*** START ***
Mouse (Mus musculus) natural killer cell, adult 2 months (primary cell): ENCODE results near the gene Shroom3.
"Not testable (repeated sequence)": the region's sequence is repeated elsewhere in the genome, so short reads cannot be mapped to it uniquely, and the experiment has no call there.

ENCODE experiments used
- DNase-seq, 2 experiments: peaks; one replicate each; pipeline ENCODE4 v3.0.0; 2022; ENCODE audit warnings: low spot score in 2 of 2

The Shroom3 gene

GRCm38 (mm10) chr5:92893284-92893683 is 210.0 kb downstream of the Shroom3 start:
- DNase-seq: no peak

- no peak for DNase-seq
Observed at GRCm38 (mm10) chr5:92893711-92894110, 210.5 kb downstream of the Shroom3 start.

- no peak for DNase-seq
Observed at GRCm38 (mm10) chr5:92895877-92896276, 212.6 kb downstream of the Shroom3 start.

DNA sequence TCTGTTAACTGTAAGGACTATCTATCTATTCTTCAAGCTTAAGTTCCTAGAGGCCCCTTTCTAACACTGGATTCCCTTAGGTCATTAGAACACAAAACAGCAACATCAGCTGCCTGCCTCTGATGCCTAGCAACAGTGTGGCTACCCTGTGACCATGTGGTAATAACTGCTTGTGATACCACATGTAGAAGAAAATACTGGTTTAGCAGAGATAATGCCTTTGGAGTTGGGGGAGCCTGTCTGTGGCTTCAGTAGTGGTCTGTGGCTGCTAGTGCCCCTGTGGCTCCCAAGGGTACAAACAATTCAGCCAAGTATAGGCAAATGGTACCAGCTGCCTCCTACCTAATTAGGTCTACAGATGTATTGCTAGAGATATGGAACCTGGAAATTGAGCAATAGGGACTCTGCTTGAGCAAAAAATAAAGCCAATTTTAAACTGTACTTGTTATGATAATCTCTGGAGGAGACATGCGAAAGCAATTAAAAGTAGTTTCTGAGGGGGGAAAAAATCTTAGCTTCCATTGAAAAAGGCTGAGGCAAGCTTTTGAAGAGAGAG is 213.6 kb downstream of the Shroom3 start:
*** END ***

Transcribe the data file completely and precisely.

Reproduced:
Mouse (Mus musculus) natural killer cell, adult 2 months (primary cell): ENCODE results near the gene Shroom3.
"Not testable (repeated sequence)": the region's sequence is repeated elsewhere in the genome, so short reads cannot be mapped to it uniquely, and the experiment has no call there.

ENCODE experiments used
- DNase-seq, 2 experiments: peaks; one replicate each; pipeline ENCODE4 v3.0.0; 2022; ENCODE audit warnings: low spot score in 2 of 2

The Shroom3 gene

GRCm38 (mm10) chr5:92893284-92893683 is 210.0 kb downstream of the Shroom3 start:
- DNase-seq: no peak

- no peak for DNase-seq
Observed at GRCm38 (mm10) chr5:92893711-92894110, 210.5 kb downstream of the Shroom3 start.

- no peak for DNase-seq
Observed at GRCm38 (mm10) chr5:92895877-92896276, 212.6 kb downstream of the Shroom3 start.

DNA sequence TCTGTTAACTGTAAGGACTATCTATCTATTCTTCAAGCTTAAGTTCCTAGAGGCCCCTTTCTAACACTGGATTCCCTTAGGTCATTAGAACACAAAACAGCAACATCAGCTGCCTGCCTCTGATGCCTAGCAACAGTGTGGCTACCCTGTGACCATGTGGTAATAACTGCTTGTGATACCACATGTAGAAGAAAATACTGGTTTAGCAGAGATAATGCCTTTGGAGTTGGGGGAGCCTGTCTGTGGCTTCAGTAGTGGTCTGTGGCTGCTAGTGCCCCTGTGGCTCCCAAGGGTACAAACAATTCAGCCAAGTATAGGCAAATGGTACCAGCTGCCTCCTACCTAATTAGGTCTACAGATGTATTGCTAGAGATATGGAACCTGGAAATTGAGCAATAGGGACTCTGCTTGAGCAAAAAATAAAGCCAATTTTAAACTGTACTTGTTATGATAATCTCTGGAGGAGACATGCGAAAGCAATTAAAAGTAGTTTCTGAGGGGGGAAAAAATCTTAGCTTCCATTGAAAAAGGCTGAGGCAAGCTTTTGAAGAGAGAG is 213.6 kb downstream of the Shroom3 start: